Look, I’m as surprised as you…
When I started this, I was 21, about to enter my senior year of college, and planning my first trip to the San Diego Comic-Con. By no stretch of the imagination did I ever see myself writing a couple hundred columns, and it’s a bit strange that the index doubles as a very accurate record of my last four years. Always told myself that I should be keeping some kind of running journal, and that’s really what Ambidextrous has become. The overall background has changed, the circumstances vary slightly from month to month, and while I’m notorious for refusing to give myself any level of credit, I’m pretty proud of this little spot I’ve created. Seen a lot of columns come and go on the ‘net, and it’s been a pleasure to stick around long enough to find my own distinct voice, and learn more than a few valuable lessons about the actual craft of writing.
Was intending to make a bigger deal out of this, but decided that ain’t really my style. I’m still here, simply because I’m not finished, and who knows how long it’ll be until that changes, but I know that it’s silly to lodge a prediction, cause I thought I’d only last six months in the first place. Special thanks to editor supreme Craig Johnson for having my back, and posting all those early columns he wasn’t quite sure about (including the first) while I was finding my way. Jason Brice for giving me the opportunity to begin with. And you guys for reading it, because without this outlet, not just my life in comics, but my life period would be far different. What comes next wouldn’t be possible without the support. Much appreciated.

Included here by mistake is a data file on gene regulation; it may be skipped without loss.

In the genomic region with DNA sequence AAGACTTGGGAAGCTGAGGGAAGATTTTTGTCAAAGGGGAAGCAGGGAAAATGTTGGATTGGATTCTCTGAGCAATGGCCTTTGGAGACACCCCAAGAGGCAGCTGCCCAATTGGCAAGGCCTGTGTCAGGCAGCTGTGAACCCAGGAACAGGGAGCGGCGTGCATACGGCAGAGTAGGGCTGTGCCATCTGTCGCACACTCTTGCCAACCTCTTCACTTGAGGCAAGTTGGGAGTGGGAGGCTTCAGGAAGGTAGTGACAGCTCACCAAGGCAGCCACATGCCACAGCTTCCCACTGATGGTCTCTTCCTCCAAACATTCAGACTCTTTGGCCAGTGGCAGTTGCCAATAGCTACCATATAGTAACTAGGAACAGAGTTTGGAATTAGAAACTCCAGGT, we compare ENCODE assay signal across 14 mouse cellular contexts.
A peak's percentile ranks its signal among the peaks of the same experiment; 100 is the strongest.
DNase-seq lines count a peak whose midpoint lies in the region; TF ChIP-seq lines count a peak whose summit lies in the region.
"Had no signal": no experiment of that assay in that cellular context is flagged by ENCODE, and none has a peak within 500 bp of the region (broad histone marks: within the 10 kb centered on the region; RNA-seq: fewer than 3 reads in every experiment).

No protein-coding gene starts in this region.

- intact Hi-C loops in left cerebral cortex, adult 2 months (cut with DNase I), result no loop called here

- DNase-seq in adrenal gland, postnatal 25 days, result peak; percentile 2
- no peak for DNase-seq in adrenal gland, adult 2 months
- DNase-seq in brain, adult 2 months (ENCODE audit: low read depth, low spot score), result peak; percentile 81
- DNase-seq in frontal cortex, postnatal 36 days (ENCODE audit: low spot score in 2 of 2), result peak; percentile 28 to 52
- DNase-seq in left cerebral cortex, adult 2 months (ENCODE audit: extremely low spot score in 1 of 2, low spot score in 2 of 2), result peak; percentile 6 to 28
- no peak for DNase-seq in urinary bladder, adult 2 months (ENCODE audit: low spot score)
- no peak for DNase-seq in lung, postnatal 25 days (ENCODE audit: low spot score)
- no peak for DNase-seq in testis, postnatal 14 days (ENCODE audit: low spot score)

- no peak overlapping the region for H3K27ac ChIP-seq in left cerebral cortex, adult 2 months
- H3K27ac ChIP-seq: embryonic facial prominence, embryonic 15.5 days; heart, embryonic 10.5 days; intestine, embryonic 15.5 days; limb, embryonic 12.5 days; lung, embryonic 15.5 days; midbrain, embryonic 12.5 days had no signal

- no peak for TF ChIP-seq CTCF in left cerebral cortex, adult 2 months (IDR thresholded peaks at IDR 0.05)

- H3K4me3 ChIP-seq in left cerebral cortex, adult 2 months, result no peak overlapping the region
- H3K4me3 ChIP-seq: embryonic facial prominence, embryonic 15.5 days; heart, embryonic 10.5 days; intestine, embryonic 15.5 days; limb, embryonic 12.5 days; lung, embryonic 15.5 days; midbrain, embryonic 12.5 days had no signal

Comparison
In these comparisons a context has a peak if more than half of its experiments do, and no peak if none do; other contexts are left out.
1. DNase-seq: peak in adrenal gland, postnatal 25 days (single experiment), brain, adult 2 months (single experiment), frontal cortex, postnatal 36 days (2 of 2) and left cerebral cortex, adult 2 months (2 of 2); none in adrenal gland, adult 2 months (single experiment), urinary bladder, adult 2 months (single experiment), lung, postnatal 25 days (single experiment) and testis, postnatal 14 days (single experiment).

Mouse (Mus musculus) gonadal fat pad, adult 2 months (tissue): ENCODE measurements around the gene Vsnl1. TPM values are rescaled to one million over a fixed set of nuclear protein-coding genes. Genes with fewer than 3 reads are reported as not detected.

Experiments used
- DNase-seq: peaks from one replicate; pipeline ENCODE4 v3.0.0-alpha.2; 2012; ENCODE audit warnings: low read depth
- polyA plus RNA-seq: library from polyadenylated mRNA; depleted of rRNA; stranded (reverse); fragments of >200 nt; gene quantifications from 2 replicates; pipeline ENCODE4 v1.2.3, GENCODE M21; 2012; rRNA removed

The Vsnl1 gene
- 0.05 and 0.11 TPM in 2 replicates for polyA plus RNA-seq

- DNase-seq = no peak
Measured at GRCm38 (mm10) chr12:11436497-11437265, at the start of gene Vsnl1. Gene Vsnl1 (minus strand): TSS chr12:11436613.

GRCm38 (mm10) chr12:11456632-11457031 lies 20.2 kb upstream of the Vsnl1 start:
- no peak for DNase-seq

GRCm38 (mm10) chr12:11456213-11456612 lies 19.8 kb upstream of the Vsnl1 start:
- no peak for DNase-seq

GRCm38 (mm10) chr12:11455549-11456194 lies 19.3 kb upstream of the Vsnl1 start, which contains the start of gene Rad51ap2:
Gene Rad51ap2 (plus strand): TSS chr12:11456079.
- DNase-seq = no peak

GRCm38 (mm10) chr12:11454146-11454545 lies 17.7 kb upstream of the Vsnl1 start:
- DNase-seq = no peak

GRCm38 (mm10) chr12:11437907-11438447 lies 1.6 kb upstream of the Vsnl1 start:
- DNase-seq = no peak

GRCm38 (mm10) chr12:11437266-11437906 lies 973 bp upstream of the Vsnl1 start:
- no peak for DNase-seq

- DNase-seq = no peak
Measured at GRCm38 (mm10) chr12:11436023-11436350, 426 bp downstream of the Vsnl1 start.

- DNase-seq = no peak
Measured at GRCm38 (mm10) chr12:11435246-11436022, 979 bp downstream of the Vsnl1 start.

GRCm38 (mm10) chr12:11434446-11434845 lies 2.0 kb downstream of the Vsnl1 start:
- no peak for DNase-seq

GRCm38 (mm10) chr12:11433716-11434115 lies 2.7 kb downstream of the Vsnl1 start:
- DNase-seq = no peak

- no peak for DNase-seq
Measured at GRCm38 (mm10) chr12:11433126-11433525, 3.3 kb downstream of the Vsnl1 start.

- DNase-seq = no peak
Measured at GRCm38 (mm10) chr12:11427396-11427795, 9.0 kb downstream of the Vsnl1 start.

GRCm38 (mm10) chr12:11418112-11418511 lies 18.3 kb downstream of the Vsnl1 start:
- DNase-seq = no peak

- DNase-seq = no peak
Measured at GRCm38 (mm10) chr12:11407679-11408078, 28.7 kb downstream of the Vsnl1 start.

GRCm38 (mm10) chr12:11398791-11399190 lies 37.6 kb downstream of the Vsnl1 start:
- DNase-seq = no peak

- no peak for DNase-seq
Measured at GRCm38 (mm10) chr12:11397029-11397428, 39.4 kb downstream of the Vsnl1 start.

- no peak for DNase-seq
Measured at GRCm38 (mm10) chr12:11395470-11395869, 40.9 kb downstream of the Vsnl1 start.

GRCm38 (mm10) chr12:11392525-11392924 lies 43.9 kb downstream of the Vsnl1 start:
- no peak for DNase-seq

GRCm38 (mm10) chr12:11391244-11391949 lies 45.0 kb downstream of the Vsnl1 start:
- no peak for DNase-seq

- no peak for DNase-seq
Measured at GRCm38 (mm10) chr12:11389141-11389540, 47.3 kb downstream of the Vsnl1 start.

Back to business, I’ve got the book of the week, and an extended In The Lab section for this installment, proving that despite the nicely rounded numbers, the saga continues…
“I get paid to be a pessimist, soldier, and me believing in Santa Claus just cost my friend and his family their lives.”
Ultimates2 #8 (Mark Millar/Bryan Hitch/Paul Neary)
Well, how about that? Awhile back, I expressed my continued enjoyment of this title, even though the characters were seeming to turn a corner that made them somewhat unlikable. Think I referred to them as “storm troopers” or something like that, willing participants in the government machine that despite what we’re told, never appears to be looking out for our best interests. Most of that sentiment was reserved for Captain America, after his quick betrayal of former teammate Thor, who I still believe was the only dude with his head on straight about the true nature of the team. But that whole situation had me thinking that Cap was due for some major consequences, namely being beat in the face repeatedly with large fists. Well that actually happens this issue, and man, do I feel sorry for the poor guy…